Rev. Geri Hamlen recently moved to Lexington UMC, one of the remaining United Methodist churches in Michigan’s Thumb, where many small, rural churches disaffiliated. She has encouraged her members to connect with other United Methodist congregations while keeping their friendships with those that left, acknowledging what has been lost and celebrating what they have as a congregation. “In that way,” she said, “we will be able to grieve the past and then be able to envision a future.”

Shifting Structures

With the rapid changes in our society and the impact of COVID-19 and disaffiliation, the group recognized the need for the local church and the denomination to make the structural changes necessary to be effective in ministry today. Melanie Carey said, “Our current structures were designed for 1968, and some of you in this group weren’t even born then! It’s an exciting time in terms of structural change.” They agreed on the need to simplify our structures to be nimbler and more responsive while still maintaining our historic identity and the global connection of United Methodism. In Michigan, that downsizing has meant reducing the number of districts and eliminating conference staff positions. Nationally, the boards and agencies that serve the denomination have also reduced staff and focused on remote work via Internet technology to respond to the church’s changing demographics.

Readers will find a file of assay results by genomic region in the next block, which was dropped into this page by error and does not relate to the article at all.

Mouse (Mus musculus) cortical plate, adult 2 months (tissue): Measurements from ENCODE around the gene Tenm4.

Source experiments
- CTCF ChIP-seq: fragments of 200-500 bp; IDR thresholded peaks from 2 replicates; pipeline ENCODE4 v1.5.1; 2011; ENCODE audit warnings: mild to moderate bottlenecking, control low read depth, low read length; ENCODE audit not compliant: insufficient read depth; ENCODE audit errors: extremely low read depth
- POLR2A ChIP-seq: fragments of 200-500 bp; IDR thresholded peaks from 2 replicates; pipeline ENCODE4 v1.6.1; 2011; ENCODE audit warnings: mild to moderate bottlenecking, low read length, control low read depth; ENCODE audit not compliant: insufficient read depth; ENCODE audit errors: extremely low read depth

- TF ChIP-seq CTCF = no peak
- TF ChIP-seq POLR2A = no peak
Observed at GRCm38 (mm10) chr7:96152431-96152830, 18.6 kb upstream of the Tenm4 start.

One of the unique characteristics of Methodism has always been itinerancy, that is, the system where clergy are sent rather than called to places of service. It relies on the covenant between the conference, the clergy, and the local church. Pastors agree to be sent by the appointment of the bishop, and the conference assures them of a place of service. The local church relies on the bishop to appoint a pastor, and the conference commits to send one. However, as Steve McCoy said, “There is a lot of discussion about how we recruit and deploy pastors. It’s too complex and needs to be streamlined, even as we maintain high standards.” Affirming the need for longer appointments, Scott Marsh said, “pastors should treat their current appointment as if it were the last one they would serve.”

The willingness to change was reflected in Steve McCoy’s encouragement to experiment with new options: “Sometimes, we need to say, ‘Let’s go ahead and try this and see if it works.’ John Wesley would probably agree. When he was encouraged to try [open-air] field preaching, he considered it ‘vile.’ But when he tried it and found that it worked, he said he was determined to be ‘more vile.’”